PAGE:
Look out for this next time you’re using Google Maps.6. Don’t Worry About Scrolling. Use It to Your Advantage.
Worrying too much about ‘the fold’ can seriously turn your user interface design from a scrollable, flowing design to a cramped and messy affair. The root of the problem is an unrealistic fear that people who use computers do not know how to scroll or that anything under the fold will never be seen. What you need to combat ‘the fold’ is a quick way of explaining what your web app is all about above the fold. What is it? Why should users care? Is there more info further down the page? If you can make your app interesting enough above the fold, users will scroll down to experience more of the page. Leave enough content below the fold to continue to satisfy the user. Once they’re at the bottom, you can be fairly confident that you have an interested user looking at your content. The bottom of the page is possibly the most valuable area of your site because the end is mostly for users who are likely to engage with your app than casual browsers who stay mostly at the top.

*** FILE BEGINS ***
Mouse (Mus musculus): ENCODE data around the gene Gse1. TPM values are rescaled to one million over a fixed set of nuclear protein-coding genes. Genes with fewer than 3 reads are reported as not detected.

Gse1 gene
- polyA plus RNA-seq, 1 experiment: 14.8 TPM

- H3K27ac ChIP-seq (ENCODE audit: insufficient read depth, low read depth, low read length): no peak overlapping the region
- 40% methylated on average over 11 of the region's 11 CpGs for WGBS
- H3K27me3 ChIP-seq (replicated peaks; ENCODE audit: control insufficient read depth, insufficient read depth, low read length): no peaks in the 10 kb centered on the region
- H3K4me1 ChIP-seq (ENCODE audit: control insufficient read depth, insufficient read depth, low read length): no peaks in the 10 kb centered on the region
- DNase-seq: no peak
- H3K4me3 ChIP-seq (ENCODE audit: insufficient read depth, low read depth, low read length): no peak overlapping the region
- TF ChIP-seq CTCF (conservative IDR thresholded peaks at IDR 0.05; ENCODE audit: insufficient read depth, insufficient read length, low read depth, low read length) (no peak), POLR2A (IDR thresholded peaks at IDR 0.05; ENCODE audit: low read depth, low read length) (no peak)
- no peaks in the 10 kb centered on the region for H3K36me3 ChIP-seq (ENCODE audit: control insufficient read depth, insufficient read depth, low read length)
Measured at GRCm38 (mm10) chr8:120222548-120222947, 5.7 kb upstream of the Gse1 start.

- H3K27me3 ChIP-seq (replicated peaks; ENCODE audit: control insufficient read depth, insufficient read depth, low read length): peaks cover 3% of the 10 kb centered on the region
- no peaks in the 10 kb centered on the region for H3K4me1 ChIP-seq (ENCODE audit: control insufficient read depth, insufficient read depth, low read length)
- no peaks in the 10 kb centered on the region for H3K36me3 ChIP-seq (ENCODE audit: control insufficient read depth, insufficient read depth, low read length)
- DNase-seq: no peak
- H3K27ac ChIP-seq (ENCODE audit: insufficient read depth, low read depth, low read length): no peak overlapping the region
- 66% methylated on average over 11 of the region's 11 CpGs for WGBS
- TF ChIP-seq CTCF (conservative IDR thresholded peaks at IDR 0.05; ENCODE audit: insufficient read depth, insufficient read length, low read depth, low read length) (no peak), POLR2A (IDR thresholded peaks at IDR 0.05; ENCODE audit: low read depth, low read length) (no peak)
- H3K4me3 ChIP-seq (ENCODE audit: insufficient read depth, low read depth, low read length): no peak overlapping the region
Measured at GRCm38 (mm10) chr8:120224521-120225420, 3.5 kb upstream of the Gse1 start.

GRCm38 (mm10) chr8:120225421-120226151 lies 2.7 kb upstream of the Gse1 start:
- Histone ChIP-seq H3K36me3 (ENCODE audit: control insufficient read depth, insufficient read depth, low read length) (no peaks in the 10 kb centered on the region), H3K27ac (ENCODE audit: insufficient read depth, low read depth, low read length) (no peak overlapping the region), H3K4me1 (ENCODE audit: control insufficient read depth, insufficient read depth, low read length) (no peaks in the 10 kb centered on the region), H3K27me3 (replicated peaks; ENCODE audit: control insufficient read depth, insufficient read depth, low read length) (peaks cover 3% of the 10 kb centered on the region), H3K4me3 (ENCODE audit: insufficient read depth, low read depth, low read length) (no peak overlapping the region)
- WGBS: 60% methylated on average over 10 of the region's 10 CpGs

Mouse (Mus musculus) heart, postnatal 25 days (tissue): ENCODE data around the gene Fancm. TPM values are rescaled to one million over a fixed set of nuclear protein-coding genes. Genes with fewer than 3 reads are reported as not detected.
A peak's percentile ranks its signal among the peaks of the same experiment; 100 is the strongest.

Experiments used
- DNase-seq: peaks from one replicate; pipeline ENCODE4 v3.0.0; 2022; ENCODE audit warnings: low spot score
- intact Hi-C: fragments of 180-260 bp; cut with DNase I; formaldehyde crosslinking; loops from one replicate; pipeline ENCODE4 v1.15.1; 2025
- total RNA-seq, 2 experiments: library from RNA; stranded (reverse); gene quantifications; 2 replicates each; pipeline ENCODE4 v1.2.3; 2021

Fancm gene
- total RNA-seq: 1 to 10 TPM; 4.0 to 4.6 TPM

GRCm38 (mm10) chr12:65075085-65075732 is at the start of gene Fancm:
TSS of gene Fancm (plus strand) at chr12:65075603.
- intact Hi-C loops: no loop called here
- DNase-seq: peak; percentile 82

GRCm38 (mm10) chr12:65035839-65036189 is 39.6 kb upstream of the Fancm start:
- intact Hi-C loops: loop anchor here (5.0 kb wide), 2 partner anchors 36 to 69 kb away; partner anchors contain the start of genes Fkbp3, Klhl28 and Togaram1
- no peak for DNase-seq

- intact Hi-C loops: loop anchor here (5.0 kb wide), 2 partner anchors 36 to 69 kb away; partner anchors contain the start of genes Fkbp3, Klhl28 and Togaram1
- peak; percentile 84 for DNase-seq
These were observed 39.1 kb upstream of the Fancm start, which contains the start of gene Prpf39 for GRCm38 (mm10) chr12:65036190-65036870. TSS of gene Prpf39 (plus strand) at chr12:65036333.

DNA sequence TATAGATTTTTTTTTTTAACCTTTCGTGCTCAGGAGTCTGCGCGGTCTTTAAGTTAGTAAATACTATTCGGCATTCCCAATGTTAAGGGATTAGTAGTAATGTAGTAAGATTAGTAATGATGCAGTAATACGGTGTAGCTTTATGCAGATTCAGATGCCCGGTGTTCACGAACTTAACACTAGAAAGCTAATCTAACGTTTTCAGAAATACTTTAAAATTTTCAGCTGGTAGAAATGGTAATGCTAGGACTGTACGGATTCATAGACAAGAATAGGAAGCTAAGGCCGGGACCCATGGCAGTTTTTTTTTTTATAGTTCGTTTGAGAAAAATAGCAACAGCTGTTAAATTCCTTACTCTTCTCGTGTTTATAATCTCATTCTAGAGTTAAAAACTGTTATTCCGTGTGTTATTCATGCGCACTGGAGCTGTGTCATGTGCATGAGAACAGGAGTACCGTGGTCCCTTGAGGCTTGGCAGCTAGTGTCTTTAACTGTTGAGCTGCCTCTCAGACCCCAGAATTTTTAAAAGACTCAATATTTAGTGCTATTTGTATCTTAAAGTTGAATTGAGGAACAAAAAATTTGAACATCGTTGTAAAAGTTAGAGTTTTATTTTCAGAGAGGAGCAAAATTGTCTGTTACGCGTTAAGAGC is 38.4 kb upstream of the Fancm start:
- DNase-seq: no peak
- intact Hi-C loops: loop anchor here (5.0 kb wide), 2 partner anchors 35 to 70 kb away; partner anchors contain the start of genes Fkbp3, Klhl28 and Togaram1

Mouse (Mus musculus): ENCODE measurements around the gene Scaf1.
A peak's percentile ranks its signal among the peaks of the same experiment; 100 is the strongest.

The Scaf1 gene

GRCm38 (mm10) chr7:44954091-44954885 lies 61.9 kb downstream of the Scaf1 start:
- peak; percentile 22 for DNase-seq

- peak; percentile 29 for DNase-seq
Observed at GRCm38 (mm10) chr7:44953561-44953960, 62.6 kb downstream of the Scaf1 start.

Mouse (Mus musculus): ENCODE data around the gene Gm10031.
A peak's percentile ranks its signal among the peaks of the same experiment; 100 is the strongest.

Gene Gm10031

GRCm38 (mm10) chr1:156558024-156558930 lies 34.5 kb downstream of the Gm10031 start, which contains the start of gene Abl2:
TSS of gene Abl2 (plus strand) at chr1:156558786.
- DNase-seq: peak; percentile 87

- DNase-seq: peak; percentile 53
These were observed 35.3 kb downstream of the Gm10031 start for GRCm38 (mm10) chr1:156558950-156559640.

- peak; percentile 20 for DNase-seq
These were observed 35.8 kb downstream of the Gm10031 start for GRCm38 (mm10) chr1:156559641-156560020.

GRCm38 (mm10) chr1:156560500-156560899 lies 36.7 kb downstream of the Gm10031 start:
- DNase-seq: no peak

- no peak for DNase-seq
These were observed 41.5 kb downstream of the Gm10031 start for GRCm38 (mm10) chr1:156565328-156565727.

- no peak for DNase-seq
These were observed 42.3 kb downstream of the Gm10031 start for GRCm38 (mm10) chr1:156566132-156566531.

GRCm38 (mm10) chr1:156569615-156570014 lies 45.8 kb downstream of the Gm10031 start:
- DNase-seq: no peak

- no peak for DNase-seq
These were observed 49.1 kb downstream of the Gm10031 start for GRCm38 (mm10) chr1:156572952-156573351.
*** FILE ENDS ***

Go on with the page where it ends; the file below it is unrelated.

Hopefully, this list will help you re-think some design decisions you have made or are about to make in building a web application. Whether you’re designing a web application or website, the end goal is still the same. That’s to give your users a great experience from when they first enter your user interface till when they leave.
It’s important for programmers to challenge themselves.
Creative and technical stagnation is the only alternative.
In the spirit of the new year, I’ve compiled twelve month-sized resolutions.
Each month is an annually renewable technical or personal challenge:
- Go analog.
- Stay healthy.
- Embrace the uncomfortable.
- Learn a new programming language.
- Learn more mathematics.
- Focus on security.
- Back up your data.
- Learn more theory.
- Engage the arts and humanities.
- Learn new software.
- Complete a personal project.
Read on for my suggestions.